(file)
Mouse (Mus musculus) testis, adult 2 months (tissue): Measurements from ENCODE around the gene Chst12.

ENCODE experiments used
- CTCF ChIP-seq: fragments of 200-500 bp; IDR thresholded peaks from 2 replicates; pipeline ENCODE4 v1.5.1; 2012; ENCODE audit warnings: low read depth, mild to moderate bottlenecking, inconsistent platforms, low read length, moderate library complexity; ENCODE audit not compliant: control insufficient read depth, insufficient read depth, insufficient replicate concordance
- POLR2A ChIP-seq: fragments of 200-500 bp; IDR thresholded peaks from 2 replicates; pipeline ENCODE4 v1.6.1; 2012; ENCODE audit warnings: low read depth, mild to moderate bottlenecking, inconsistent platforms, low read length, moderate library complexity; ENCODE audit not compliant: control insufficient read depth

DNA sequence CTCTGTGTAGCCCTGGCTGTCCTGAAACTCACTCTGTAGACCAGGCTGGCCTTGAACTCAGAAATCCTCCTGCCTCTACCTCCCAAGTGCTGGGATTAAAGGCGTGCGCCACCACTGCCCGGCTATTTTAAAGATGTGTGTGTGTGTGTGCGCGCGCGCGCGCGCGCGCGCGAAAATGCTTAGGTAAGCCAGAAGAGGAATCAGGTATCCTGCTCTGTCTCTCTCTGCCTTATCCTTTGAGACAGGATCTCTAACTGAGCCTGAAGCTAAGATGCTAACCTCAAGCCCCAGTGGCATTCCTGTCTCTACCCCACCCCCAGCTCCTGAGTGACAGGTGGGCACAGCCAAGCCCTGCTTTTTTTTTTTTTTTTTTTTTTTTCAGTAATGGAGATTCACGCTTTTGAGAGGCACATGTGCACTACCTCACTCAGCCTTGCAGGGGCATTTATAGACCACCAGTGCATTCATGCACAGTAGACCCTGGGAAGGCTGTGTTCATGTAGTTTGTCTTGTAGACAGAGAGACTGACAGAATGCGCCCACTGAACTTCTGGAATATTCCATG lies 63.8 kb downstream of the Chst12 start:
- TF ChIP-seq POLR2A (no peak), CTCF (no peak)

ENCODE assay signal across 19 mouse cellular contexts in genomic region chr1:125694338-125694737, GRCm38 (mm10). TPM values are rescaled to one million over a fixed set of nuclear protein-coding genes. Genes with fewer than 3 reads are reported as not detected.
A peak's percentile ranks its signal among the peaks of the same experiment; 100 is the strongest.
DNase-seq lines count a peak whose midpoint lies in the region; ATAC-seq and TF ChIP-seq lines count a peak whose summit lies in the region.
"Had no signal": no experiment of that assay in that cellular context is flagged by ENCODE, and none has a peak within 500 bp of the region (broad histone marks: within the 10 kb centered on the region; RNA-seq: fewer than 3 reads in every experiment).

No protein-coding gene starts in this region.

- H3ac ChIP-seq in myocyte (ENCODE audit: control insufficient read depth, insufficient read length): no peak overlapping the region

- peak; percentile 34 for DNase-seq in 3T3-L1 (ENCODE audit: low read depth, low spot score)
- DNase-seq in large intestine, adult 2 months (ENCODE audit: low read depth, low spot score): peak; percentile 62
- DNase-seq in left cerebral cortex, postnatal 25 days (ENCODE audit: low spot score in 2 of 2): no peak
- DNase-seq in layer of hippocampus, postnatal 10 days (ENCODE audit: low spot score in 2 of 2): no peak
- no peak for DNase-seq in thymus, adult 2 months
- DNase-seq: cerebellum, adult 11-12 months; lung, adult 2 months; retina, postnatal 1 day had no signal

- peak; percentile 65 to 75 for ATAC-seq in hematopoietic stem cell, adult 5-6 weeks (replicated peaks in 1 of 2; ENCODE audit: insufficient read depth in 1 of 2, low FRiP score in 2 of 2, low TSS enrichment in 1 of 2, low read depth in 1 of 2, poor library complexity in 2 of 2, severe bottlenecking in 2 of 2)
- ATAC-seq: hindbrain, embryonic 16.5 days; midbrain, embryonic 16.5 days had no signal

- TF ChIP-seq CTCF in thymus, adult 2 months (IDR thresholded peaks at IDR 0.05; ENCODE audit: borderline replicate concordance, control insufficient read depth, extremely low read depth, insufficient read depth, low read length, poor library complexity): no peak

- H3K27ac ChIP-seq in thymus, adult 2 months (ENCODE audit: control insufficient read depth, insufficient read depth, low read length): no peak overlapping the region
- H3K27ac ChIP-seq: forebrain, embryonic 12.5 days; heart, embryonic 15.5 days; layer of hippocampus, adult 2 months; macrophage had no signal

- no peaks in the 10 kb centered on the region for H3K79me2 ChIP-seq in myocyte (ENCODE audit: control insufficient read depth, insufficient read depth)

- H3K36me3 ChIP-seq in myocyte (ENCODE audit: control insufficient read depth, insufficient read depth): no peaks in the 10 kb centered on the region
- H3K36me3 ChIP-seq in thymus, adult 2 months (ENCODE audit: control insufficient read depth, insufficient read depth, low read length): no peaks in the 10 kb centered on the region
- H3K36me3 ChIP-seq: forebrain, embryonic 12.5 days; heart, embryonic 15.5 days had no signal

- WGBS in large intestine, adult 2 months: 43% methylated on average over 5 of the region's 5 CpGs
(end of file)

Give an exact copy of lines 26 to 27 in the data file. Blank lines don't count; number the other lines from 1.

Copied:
- H3K36me3 ChIP-seq in thymus, adult 2 months (ENCODE audit: control insufficient read depth, insufficient read depth, low read length): no peaks in the 10 kb centered on the region
- H3K36me3 ChIP-seq: forebrain, embryonic 12.5 days; heart, embryonic 15.5 days had no signal